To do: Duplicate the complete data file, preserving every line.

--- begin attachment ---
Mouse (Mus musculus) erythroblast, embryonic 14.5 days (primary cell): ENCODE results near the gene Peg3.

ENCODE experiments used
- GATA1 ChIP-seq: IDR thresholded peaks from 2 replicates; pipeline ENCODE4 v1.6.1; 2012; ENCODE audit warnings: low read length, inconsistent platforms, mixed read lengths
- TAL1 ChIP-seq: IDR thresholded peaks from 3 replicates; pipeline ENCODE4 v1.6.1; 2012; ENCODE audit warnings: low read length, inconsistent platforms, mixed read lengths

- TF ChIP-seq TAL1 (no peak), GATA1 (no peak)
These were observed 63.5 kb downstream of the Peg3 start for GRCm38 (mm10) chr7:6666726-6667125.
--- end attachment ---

Mouse (Mus musculus) erythroblast, embryonic 14.5 days (primary cell): ENCODE results near the gene Peg3.

ENCODE experiments used
- GATA1 ChIP-seq: IDR thresholded peaks from 2 replicates; pipeline ENCODE4 v1.6.1; 2012; ENCODE audit warnings: low read length, inconsistent platforms, mixed read lengths
- TAL1 ChIP-seq: IDR thresholded peaks from 3 replicates; pipeline ENCODE4 v1.6.1; 2012; ENCODE audit warnings: low read length, inconsistent platforms, mixed read lengths

- TF ChIP-seq TAL1 (no peak), GATA1 (no peak)
These were observed 63.5 kb downstream of the Peg3 start for GRCm38 (mm10) chr7:6666726-6667125.